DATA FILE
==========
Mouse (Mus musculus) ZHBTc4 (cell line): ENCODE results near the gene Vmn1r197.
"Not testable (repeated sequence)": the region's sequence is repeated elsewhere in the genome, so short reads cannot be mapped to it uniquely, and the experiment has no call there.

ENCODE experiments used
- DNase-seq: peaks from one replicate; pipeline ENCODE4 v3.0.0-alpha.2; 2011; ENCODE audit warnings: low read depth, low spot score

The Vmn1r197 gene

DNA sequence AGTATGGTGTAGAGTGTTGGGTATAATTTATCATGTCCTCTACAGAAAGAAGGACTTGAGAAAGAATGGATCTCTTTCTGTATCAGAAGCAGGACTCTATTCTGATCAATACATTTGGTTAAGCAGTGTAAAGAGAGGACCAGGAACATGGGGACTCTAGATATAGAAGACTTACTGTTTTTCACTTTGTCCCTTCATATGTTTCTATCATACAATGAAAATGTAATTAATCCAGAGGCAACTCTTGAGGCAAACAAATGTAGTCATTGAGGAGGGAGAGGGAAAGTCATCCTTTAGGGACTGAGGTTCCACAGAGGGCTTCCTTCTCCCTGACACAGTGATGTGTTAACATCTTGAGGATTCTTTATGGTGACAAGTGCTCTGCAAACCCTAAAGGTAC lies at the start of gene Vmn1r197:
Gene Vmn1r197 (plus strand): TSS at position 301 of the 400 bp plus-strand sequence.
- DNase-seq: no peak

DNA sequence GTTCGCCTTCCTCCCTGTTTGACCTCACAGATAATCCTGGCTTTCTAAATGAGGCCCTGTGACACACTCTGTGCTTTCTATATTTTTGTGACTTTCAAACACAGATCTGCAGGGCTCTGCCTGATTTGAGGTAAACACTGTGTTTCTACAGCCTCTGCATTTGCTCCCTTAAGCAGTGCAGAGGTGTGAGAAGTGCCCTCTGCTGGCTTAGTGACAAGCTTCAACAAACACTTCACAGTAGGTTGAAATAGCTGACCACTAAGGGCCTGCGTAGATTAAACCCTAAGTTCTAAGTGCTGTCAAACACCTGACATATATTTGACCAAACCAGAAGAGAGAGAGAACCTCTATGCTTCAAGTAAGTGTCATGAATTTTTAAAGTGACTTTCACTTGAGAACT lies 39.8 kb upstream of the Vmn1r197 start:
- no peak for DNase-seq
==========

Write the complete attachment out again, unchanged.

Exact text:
Mouse (Mus musculus) ZHBTc4 (cell line): ENCODE results near the gene Vmn1r197.
"Not testable (repeated sequence)": the region's sequence is repeated elsewhere in the genome, so short reads cannot be mapped to it uniquely, and the experiment has no call there.

ENCODE experiments used
- DNase-seq: peaks from one replicate; pipeline ENCODE4 v3.0.0-alpha.2; 2011; ENCODE audit warnings: low read depth, low spot score

The Vmn1r197 gene

DNA sequence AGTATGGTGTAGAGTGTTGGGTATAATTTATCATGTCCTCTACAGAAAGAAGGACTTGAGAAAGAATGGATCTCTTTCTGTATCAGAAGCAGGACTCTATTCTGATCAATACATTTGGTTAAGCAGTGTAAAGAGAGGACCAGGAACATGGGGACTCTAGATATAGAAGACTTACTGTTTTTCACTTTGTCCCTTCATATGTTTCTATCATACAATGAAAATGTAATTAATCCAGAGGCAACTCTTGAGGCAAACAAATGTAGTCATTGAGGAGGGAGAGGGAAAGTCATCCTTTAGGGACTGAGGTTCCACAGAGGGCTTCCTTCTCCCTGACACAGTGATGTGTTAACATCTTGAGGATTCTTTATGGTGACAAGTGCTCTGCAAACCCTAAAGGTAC lies at the start of gene Vmn1r197:
Gene Vmn1r197 (plus strand): TSS at position 301 of the 400 bp plus-strand sequence.
- DNase-seq: no peak

DNA sequence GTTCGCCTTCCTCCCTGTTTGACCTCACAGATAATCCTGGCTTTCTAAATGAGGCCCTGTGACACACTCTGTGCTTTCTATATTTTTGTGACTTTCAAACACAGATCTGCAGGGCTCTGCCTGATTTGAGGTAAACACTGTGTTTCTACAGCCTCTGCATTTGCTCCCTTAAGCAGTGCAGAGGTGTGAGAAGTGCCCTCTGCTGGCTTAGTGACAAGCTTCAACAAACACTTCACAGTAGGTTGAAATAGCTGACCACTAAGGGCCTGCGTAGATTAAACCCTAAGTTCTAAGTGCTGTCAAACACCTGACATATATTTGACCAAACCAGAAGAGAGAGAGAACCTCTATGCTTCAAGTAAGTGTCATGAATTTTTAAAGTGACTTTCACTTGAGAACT lies 39.8 kb upstream of the Vmn1r197 start:
- no peak for DNase-seq